Beginning Friday, Jan. 1, 2021, the tax on cigarettes will increase by $2 per pack and e-cigarettes will be taxed for the first time in Oregon, after voters overwhelming approved Measure 108 in November 2020. The American Cancer Society Cancer Action Network (ACS CAN) was one of the leading health organizations working as part of the Yes on 108 campaign to pass Measure 108.
Oregon’s cigarette tax will now be $3.33 per pack, the sixth highest in the nation and the highest on the West Coast. Significantly raising the price of all tobacco products is proven to reduce use, and this new cigarette tax is projected to save nearly 12,000 Oregon lives and keep nearly 19,000 kids and young adults from starting to smoke.
“This is the most significant cigarette tax increase in Oregon history that will reduce smoking rates. And by finally taxing e-cigarettes, we can fight the epidemic of youth e-cigarette use and take a critical step forward to protect young people from being targeted by the tobacco industry into a lifetime addiction,” said Jamie Dunphy, Oregon government relations director for ACS CAN. “This is a major victory for everyone because we know that tobacco use is still the leading cause of preventable death.”
ACS CAN encourages Oregonians who want to quit using tobacco to contact the state’s Tobacco Quit Line at 1-800-QUIT-NOW or online at quitnow.net/Oregon. En Espanol at 1-800-1-855-DEJELO-YA or quitnow.net/Oregonsp.
In addition to saving lives, this cigarette tax increase is projected to raise nearly $135 million in annual revenue, according to projections from ACS CAN, the Campaign for Tobacco-Free Kids and Tobacconomics. This new revenue will provide access to health care on the Oregon Health Plan at a time when health care coverage is critical, and fund the state’s tobacco prevention and cessation programs to help people quit tobacco successfully. Oregon’s tobacco control program is funded at just 25.6% of the level recommended by the Centers for Disease Control and Prevention.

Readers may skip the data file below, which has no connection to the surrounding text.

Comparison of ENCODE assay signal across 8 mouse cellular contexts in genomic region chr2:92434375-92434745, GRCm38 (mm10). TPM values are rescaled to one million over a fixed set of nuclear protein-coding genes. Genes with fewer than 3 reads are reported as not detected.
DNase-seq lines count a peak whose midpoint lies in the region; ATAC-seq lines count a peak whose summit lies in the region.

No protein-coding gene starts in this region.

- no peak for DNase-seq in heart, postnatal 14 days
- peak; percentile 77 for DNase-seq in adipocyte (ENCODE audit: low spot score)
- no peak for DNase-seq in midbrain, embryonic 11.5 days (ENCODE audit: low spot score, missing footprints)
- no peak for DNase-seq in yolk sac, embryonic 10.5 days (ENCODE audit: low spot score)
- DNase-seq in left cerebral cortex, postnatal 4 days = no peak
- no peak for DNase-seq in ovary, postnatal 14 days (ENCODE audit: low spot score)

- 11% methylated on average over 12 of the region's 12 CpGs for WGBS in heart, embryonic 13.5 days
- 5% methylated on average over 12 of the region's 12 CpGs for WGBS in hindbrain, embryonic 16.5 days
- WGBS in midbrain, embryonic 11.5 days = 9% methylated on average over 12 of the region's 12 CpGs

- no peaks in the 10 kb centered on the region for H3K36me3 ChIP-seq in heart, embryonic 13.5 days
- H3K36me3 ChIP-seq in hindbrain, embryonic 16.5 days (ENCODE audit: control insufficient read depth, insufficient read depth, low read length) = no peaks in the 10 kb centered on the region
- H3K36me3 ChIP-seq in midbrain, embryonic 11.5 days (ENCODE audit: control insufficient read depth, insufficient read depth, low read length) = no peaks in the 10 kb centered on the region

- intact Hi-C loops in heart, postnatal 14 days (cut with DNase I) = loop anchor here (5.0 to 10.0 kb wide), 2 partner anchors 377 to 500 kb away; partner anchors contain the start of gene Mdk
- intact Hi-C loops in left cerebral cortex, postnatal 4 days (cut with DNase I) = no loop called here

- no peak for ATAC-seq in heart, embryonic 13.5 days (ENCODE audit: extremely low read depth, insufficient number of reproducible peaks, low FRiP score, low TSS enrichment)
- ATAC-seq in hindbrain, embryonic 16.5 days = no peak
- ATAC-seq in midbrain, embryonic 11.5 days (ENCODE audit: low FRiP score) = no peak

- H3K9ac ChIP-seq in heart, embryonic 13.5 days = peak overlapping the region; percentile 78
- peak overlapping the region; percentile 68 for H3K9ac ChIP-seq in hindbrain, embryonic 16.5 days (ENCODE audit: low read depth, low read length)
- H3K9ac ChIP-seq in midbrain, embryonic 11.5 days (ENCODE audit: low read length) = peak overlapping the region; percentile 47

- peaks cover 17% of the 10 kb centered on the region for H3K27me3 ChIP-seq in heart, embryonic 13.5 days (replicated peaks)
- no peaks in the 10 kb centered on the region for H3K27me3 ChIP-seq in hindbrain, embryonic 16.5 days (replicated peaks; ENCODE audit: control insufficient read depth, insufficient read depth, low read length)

“This new tobacco tax is a triple win: it will save lives, fund lifesaving health care programs and reduce health care costs for everyone,” Dunphy continued. Smoking currently costs the state $1.54 billion in annual health care costs including $347.6 million in Medicaid costs. Each Oregon household pays $736 in taxes to offset these smoking-related costs.
The American Cancer Society Cancer Action Network (ACS CAN) is making cancer a top priority for public officials and candidates at the federal, state and local levels. ACS CAN empowers advocates across the country to make their voices heard and influence evidence-based public policy change as well as legislative and regulatory solutions that will reduce the cancer burden. As the American Cancer Society’s nonprofit, nonpartisan advocacy affiliate, ACS CAN is critical to the fight for a world without cancer. For more information, visit www.fightcancer.org.